Santa Ynez Canyon
The numerous interconnecting roads and trails of the eastern Santa Monica Mountains can be combined to create trail runs ranging from a few miles to marathon length or more.
One of my favorite trails in this area is the Garapito Trail — a winding, up and down trail through dense, old growth chaparral. As a result, there are several runs I like to do that start at Marvin Braude Mulholland Gateway Park, and end by doing the Garapito Trail, Bent Arrow Trail and a short hop on Mulholland back (west) to the dirt extension of Reseda Blvd.
Marvin Braude Mulholland Gateway Park is at the southern end of Reseda Blvd. on the San Fernando Valley side of the Santa Monica Mountains. Each run in the series starts the same way, going up to Mulholland using the single track trail that forks right off the fire road near the start, and then heading southwest a short distance on Mulholland to Fire Road 30, which works south to the Hub. Here’s a Google Earth image that shows the route up to the Hub and the return route via the Garapito and Bent Arrow Trails.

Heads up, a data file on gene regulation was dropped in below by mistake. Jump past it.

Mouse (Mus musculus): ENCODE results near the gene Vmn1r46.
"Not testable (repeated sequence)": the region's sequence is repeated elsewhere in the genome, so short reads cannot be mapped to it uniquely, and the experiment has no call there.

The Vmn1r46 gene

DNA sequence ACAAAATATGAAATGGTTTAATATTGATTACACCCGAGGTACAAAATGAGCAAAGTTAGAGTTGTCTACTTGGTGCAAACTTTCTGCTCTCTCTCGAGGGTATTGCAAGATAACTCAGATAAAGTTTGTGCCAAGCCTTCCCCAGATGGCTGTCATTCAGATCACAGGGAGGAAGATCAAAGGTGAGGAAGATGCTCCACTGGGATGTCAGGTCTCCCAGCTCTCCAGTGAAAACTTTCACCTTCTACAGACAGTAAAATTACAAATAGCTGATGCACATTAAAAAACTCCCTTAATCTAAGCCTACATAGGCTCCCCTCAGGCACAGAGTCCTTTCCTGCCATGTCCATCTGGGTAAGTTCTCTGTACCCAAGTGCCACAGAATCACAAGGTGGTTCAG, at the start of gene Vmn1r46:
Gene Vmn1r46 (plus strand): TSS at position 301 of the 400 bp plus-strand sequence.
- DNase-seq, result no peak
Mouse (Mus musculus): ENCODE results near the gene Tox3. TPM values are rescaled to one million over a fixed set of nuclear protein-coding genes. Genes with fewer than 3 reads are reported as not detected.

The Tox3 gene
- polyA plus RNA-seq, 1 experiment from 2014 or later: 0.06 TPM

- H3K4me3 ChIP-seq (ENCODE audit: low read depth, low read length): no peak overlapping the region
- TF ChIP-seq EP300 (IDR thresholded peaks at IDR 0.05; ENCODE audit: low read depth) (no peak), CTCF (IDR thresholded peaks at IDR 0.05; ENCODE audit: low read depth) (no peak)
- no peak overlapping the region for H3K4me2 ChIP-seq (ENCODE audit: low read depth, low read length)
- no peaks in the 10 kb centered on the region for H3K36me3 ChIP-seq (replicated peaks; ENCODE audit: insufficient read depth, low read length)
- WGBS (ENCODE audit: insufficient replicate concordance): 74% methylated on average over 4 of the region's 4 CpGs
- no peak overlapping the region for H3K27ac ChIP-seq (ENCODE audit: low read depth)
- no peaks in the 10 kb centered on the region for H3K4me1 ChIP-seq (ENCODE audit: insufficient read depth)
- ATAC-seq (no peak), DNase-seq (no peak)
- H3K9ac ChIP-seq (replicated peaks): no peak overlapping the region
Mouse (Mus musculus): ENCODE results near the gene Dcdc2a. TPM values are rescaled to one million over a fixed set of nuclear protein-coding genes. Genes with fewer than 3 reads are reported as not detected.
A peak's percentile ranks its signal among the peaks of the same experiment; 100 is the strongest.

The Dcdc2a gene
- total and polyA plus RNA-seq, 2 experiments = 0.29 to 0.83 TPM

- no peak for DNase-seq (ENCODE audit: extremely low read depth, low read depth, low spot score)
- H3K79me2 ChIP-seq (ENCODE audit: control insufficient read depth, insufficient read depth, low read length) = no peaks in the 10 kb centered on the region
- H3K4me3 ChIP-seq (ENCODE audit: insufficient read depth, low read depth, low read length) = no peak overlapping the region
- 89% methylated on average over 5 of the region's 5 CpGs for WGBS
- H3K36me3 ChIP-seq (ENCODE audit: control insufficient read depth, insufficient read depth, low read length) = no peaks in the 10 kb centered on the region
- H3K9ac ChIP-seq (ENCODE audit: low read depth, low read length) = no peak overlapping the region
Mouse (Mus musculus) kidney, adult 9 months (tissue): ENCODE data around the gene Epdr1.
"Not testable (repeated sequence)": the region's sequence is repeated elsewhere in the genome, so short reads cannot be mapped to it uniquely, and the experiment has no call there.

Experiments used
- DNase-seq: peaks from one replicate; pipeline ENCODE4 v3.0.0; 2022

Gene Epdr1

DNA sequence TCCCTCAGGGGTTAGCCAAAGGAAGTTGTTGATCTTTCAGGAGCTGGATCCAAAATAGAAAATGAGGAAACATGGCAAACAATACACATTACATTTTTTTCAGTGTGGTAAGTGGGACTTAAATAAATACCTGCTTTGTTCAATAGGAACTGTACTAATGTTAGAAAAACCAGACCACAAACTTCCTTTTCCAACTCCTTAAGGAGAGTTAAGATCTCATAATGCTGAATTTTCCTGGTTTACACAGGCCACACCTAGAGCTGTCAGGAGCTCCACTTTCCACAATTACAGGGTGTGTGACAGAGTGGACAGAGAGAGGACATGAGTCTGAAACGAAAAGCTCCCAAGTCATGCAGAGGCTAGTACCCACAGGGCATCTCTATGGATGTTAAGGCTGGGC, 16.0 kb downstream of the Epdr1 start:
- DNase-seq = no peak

The shortest run in the Garapito series is the 7.5 mile course described in the post Christmas Berry. Somewhat longer and more strenuous is the 12.2 mile course down to Trippet Ranch that is described in Musch Trail Mule Deer. A very demanding run in the series is an approximately 26 mile route out to Saddle Peak and back. Additional variations are possible — the popular run out to Parker Mesa Overlook and back tacks on about 6 miles to any of these routes.
Today we did a medium length run in the series — a 17 mile loop with about 3000′ of gain/loss that takes Trailer Canyon fire road down to Michael Lane, and after a short jaunt on pavement, follows the Santa Ynez Canyon trail through classic coastal terrain up to Eagle Springs fire road near Trippet Ranch, and then on to the Musch and Garapito Trail. Here’s a Google Earth image of a GPS trace of the route.
The title photograph, taken from a rock outcrop in Santa Ynez Canyon, is from a run in February 2009.by